It takes time to tell a compelling story. After all, you have to create intriguing settings, develop fascinating characters, and tell everything in a beautiful language. And while many comic artists draw long strips to please their readers, Derek Evernden does this all with single panel comics.
By the way, Derek was fortunate enough to find a publisher (Renegade Arts Entertainment) for his first cartoon drawings collection, due in stores at the end of March. So if you find his dark humor as awesome as we do, you can learn more about it on his website at bogartcreek.com
"I started by emulating Herman and The Far Side when I was a kid, and even at that early age I knew I was making derivative crap, but the love of cartooning persisted through high school and university," Derek told Bored Panda. "Bogart Creek is only two years old, but I’ve been drawing comics in various forms for many years. A pivotal moment for me was was about twenty years ago when I worked summers as a caricaturist at Toronto’s Ontario Place, drawing hundreds of tourists every summer. It was a weird sort of performance, trying to save the punchline for the very end to get the best reaction from the crowd. Can't say I’m a fan of being 'on stage', but I get a similar kick from seeing how people respond to my black and white drawings online."
"Bogart Creek largely happened because I was getting too depressed drawing political cartoons of Trump," Derek said. "I was gaining some momentum in that social commentary field and it was suggested that I send some in to The New Yorker. At the time their policy didn’t allow for political cartoons so I started doing dry, cerebral single panel gags on social issues."
"As it turned out, the jokes that cracked me up were a lot more dark and absurd than The New Yorker seems to prefer (perhaps excluding the awesome work of Edward Steed), and I gravitated to that. I’ve been seeing how far I can push it ever since. I’ve got some basic rules I try to follow: no swearing, no sexual humor (except for the odd reindeer in drag), I try and avoid puns and overtly ‘relatable’ stuff, and no political gags. Beyond that, sky’s the limit with these dark comics. I’ve been really amazed at how much people of all ages and lifestyles seem to be OK with really dark, violent, and twisted sense of humor."
"Visually I aspire to Jim Unger and Bill Watterson’s brush and ink work (although more and more I lean on a tablet instead of traditional media), the latter is probably most obvious whenever I draw a dinosaur or space ship, but of course The Far Side is the gold standard for single panel humour. I desperately try to avoid mining the same material, but there are neurons deep in my brain that are so imprinted it’s inevitable that they influence me now and then - I count on the sharp hive mind of Imgur to call BS on me if that ever happens, and so far I’ve been pretty lucky. I imagine it would be like an animated cartoon writer who grew up on the Simpsons trying to get out from under that shadow. It’s a bloody long walk!"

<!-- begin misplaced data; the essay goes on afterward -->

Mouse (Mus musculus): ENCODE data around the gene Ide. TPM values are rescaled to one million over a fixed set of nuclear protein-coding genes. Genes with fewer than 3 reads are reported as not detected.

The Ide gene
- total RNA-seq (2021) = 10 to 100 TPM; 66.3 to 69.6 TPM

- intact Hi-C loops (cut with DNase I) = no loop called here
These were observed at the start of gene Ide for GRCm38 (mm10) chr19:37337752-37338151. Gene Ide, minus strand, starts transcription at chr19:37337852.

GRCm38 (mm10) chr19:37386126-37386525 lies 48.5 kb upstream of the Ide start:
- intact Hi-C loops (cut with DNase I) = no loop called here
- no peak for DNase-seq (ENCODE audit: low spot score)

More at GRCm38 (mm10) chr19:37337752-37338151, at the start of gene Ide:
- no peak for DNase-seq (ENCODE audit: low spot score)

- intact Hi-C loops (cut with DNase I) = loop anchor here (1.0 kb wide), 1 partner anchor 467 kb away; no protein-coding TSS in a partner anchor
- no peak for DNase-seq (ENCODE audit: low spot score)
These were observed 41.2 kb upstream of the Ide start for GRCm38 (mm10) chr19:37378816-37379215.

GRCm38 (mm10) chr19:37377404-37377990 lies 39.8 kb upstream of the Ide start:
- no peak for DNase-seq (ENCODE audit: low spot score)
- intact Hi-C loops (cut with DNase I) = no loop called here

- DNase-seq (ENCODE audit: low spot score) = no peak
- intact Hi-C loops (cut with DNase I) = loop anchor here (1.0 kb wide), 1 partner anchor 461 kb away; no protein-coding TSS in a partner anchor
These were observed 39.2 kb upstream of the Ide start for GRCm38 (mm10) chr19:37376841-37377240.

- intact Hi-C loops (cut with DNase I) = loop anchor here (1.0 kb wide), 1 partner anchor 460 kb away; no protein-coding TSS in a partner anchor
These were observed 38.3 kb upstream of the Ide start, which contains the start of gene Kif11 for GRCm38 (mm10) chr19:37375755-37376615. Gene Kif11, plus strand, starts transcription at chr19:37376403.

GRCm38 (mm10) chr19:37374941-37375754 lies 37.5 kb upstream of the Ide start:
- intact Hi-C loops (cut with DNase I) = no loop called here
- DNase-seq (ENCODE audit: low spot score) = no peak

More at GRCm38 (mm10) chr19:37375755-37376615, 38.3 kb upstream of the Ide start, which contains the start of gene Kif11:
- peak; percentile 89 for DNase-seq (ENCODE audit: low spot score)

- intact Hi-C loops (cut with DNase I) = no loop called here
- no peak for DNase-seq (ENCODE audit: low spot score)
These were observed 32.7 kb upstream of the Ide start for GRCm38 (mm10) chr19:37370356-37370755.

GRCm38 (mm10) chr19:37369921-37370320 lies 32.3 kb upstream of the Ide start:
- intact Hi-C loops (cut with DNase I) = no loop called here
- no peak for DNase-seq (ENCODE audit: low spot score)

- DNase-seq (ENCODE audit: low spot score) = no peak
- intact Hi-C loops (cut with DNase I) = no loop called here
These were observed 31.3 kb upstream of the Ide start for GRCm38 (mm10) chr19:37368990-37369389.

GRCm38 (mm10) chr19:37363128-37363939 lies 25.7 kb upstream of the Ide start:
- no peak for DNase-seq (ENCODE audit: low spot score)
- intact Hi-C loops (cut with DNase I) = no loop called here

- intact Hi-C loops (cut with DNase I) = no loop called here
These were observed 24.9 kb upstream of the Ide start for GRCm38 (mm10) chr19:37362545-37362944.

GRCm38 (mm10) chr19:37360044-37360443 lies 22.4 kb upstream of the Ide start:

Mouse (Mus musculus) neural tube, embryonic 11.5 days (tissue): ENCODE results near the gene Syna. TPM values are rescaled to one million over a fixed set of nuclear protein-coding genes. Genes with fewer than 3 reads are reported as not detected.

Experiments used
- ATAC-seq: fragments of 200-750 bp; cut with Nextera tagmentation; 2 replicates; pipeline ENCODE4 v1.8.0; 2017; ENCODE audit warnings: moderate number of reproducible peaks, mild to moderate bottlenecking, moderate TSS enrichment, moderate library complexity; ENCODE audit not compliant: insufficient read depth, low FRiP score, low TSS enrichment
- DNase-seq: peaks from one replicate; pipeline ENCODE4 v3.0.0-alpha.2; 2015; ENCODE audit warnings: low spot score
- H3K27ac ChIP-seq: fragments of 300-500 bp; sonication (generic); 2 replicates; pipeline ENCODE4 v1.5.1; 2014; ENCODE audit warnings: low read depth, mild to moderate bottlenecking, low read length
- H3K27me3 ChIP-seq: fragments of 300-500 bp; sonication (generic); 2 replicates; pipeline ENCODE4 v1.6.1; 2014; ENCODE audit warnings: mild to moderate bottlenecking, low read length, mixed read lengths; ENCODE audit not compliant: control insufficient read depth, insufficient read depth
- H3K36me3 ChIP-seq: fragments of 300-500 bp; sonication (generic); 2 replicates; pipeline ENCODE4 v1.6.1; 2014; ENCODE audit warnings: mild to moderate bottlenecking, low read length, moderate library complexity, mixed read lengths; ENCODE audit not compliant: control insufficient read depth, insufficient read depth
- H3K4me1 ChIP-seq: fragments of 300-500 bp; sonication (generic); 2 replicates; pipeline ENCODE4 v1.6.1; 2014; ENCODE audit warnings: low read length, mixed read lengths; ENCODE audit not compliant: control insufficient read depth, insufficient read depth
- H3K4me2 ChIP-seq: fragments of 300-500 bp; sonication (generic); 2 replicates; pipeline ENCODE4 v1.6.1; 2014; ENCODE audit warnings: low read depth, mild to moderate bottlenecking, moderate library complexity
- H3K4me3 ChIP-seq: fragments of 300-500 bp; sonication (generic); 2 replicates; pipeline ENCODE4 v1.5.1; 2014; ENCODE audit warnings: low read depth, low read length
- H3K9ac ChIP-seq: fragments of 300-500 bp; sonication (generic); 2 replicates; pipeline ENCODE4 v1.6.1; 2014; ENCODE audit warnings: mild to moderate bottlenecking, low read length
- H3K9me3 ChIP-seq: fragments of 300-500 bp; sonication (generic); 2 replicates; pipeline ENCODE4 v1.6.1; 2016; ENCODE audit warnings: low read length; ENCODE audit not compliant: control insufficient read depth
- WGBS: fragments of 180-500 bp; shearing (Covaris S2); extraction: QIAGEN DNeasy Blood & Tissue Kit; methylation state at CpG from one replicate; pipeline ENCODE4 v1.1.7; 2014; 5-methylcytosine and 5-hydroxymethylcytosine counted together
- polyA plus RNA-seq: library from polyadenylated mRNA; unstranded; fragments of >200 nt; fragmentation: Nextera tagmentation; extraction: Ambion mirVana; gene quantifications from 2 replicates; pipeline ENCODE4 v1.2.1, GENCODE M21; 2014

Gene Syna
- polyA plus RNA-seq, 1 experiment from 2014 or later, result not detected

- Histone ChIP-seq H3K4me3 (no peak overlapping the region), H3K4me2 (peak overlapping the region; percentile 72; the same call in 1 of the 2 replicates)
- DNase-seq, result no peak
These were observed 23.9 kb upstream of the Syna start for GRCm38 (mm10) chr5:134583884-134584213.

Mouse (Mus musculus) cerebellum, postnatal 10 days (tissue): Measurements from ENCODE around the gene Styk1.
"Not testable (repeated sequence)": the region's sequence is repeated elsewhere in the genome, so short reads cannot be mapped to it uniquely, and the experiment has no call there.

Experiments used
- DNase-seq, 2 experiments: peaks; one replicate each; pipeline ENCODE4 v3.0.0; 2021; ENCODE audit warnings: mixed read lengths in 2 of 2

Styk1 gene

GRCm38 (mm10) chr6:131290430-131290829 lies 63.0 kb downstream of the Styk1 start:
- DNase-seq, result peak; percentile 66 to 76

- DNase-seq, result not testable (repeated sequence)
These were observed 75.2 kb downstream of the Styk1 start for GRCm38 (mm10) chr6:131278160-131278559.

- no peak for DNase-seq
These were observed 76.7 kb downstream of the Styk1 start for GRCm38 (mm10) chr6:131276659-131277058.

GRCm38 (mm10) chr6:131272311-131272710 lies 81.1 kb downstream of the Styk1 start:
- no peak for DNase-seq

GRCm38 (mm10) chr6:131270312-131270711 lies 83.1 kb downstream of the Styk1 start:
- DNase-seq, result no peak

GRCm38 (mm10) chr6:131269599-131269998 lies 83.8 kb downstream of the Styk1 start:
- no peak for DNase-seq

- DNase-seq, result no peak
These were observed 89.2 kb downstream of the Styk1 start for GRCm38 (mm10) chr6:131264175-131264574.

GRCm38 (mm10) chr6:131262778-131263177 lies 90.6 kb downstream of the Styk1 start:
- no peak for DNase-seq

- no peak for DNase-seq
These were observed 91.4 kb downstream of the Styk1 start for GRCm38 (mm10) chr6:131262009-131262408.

"Most of my humor is based on the fear of the sky falling, compounded by looking stupid as it happens. Other topics include: the underdog’s revenge; windows into the minds of outliers and weirdos; the corruption or perversion of pop cultural icons; laughing (or trying to laugh) in the face of life’s utter cruelty; humanity’s complicated relationship with non-humans; the silliness of machismo; the ugliness of avarice."
"Trying to make a joke work in a multi-panel mini-story has always seemed much harder. I like the idea of having everything in that one frame - a pivotal moment in a movie that’s in the viewer’s imagination. It’s a fascinating challenge finding just the right amount of information to put in or leave out in order to get the proper rhythm leading up to that ‘aha’ moment when you (hopefully) get a laugh. If you hold the reader’s hand, you get a ‘groan’, and if you’re too vague, you ruin the joke with confusion. I’m always amazed when it works."
According to Derek, creating single panel comics has way more pros than cons. "The advantage is that you’re always looking at a new blank page with unlimited possibilities and no need to ‘hold the plot’. It’s a thought experiment, of sorts, and a very low-pressure one if you’re able to crank out a bunch at a time. You’re not bound to recurring characters or storylines, and it seems to be perfect for our modern attention span (not to mention smart phones). I’m frankly surprised at how well a lot of sequential grid or “swipe-to-read” comics do, given the time they demand of their readers. Of course in single panel comics you generally don’t have recurring characters and the corresponding affinity an audience can have for them. You’ve got fewer immediately recognizable icons for any kind of spin-off, ‘brand recognition’, or marketing - but that’s a small price to pay for the freedom."